Inevitably, some critics cannot resist going public to discredit Franklin’s credibility with crude labelling. Some of them are rude and  vulgar which tests Franklin’s character. For example, one adversary wrote a phrase so rude, I hope Franklin can shrug off, as a confident politician would. “Dear Franklin,” one crude man wrote, “Please shut up.” Is that supposed to be funny? I think not. While the man is graceless at times, he is still legitimate, and if he must receive judgment it can be ethical. On the other hand, that applies to Franklyn himself.  For example, Franklin has been quite critical of another faith, Islam. He has had the insensitivity to criticize that faith by calling it evil. You know Billy Graham would never ever engage in that ugly language. So we are left wondering how and why the son of a gentleman evangelist would assault another faith. Would you or I call, say, an evangelical a fool? I think not.

     I was to meet Billy Graham long ago when he was in Toronto to preach at the large baseball field, surrounded by grandstand seats. I did not get to interview him because a misunderstanding got in the way of his handlers and they then claimed he had no room for an interview. (I still think it was my being a firm liberal in theology, while Graham was a strong conservative.) Although I never met the man, I’ve always regarded him as honorable. That’s why I was originally shocked a year ago at his son’s manners and verbal conduct. For example, Franklin said publically that Muslims should be barred eternally from the US or else rounded up as the Germans and Japanese were in the last World War.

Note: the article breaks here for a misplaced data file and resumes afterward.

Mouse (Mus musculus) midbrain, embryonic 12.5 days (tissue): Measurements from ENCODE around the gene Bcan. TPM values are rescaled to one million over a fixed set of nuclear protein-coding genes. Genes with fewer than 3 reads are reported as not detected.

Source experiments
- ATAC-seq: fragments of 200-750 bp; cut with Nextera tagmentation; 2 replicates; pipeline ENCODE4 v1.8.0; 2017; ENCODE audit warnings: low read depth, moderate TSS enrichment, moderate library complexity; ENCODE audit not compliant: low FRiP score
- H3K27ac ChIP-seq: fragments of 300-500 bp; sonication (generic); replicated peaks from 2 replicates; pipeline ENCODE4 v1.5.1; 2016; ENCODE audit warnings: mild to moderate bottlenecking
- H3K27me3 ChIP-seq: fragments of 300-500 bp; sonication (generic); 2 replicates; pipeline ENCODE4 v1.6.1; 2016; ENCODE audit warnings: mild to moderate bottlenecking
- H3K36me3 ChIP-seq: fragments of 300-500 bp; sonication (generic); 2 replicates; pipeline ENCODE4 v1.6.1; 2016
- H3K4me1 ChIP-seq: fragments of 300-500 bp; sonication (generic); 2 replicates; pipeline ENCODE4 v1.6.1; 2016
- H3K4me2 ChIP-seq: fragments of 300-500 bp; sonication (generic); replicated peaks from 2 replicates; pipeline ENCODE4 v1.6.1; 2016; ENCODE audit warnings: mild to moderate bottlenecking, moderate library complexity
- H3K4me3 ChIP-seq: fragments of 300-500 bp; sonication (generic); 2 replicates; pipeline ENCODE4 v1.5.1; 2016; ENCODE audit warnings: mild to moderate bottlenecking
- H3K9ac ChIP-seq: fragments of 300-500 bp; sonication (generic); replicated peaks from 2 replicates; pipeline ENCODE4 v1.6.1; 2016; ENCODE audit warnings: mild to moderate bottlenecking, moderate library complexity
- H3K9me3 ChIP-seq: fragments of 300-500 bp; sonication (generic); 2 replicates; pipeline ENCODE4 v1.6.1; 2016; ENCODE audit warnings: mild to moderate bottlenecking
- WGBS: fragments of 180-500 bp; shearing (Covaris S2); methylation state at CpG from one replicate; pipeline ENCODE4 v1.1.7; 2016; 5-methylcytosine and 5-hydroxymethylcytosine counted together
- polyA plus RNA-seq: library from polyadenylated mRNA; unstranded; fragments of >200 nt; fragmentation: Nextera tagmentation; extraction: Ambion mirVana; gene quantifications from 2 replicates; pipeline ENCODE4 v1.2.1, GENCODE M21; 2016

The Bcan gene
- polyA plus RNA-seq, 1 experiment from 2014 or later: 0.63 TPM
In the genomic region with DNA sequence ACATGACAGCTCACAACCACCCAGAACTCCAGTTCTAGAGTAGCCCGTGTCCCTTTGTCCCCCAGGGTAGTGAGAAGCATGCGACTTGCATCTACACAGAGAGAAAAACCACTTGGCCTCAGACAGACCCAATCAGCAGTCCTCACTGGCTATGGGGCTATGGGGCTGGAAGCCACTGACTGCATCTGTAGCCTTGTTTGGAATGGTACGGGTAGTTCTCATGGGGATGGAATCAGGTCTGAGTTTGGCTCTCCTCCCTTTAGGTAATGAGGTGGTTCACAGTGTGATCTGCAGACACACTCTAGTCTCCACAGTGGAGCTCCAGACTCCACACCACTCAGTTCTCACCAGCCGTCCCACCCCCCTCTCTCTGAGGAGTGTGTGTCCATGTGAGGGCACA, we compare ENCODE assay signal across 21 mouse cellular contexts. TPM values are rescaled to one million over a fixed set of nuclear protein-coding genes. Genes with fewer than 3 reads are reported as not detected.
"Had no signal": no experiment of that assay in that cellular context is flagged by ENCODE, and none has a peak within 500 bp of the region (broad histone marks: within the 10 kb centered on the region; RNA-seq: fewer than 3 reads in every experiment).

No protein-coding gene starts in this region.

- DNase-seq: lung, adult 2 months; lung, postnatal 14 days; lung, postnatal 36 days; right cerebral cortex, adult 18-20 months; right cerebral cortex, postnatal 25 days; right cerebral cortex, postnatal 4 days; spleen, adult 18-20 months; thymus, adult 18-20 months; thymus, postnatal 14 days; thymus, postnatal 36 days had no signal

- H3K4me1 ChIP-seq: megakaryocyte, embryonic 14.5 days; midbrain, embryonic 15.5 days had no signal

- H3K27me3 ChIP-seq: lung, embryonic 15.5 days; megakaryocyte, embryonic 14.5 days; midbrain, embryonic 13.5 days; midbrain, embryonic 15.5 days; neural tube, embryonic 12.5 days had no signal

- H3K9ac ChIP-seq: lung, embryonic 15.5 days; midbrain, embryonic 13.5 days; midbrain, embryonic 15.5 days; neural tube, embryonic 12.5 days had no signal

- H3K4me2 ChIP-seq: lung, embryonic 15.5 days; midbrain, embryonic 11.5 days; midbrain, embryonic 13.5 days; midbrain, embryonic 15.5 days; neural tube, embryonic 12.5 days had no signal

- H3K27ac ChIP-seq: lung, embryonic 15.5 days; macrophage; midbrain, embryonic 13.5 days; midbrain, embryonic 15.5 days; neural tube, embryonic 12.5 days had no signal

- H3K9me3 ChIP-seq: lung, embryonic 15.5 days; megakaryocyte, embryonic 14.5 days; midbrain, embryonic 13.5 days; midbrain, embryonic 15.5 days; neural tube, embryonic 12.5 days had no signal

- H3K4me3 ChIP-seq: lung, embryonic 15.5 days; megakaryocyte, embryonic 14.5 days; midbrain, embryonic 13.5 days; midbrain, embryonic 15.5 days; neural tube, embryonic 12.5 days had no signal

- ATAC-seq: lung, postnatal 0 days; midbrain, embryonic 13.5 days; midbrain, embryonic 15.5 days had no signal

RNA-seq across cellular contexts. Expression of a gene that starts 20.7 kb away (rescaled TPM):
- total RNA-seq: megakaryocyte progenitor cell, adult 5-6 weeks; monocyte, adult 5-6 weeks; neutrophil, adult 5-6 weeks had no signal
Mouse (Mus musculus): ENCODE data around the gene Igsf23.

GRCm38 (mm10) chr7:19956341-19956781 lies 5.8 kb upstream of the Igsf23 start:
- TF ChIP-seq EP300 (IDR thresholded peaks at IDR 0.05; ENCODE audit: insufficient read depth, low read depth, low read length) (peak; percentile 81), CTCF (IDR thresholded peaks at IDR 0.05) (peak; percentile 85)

Moreover, in 2008, when the fine man Obama became President,  Franklin became a verbal opposition for him. For example, he went public by speaking well of the Soviet Union’s Putin who had expressed his iron attitude against the people we know as LBGT.  Franklin went so far as to go public with a statement on the matter: “Putin is right on this issue,” he said, “he has done so to protect his nation from the damning effect of lesbians.” How do you like that? Moreover, in the face of a death, he stated his opposition to the police in gracious white expression, by terming them with kind courtesy by mentioning: “Blacks, Whites, Latinos” – each of which were among his slang words.  So be it I guess.  I find that it reminds me of a catch phrase that Billy Graham is said to have often spoken: “When wealth is lost nothing is lost. When character is lost, all is lost.” I agree and so should a serious Christian.